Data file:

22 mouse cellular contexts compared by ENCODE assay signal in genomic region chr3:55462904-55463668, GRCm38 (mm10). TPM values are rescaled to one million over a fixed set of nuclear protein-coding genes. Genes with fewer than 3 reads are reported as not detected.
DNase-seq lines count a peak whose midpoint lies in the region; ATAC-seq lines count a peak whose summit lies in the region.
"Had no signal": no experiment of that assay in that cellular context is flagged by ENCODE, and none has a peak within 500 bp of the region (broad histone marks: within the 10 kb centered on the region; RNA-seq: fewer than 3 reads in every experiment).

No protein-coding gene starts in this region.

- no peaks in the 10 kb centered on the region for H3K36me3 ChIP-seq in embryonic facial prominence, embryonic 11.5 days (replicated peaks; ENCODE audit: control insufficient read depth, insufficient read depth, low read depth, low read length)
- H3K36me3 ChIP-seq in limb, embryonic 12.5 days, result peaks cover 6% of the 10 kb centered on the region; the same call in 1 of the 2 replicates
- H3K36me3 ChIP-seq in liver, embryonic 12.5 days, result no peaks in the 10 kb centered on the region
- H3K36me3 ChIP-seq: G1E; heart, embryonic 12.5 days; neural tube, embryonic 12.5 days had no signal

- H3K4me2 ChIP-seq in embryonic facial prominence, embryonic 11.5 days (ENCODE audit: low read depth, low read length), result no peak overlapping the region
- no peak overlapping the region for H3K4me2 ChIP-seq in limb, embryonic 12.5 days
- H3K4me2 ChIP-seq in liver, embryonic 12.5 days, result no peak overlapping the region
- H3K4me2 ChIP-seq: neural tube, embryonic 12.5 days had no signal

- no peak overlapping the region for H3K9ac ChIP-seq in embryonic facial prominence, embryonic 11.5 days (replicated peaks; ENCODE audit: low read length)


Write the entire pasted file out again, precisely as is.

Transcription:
22 mouse cellular contexts compared by ENCODE assay signal in genomic region chr3:55462904-55463668, GRCm38 (mm10). TPM values are rescaled to one million over a fixed set of nuclear protein-coding genes. Genes with fewer than 3 reads are reported as not detected.
DNase-seq lines count a peak whose midpoint lies in the region; ATAC-seq lines count a peak whose summit lies in the region.
"Had no signal": no experiment of that assay in that cellular context is flagged by ENCODE, and none has a peak within 500 bp of the region (broad histone marks: within the 10 kb centered on the region; RNA-seq: fewer than 3 reads in every experiment).

No protein-coding gene starts in this region.

- no peaks in the 10 kb centered on the region for H3K36me3 ChIP-seq in embryonic facial prominence, embryonic 11.5 days (replicated peaks; ENCODE audit: control insufficient read depth, insufficient read depth, low read depth, low read length)
- H3K36me3 ChIP-seq in limb, embryonic 12.5 days, result peaks cover 6% of the 10 kb centered on the region; the same call in 1 of the 2 replicates
- H3K36me3 ChIP-seq in liver, embryonic 12.5 days, result no peaks in the 10 kb centered on the region
- H3K36me3 ChIP-seq: G1E; heart, embryonic 12.5 days; neural tube, embryonic 12.5 days had no signal

- H3K4me2 ChIP-seq in embryonic facial prominence, embryonic 11.5 days (ENCODE audit: low read depth, low read length), result no peak overlapping the region
- no peak overlapping the region for H3K4me2 ChIP-seq in limb, embryonic 12.5 days
- H3K4me2 ChIP-seq in liver, embryonic 12.5 days, result no peak overlapping the region
- H3K4me2 ChIP-seq: neural tube, embryonic 12.5 days had no signal

- no peak overlapping the region for H3K9ac ChIP-seq in embryonic facial prominence, embryonic 11.5 days (replicated peaks; ENCODE audit: low read length)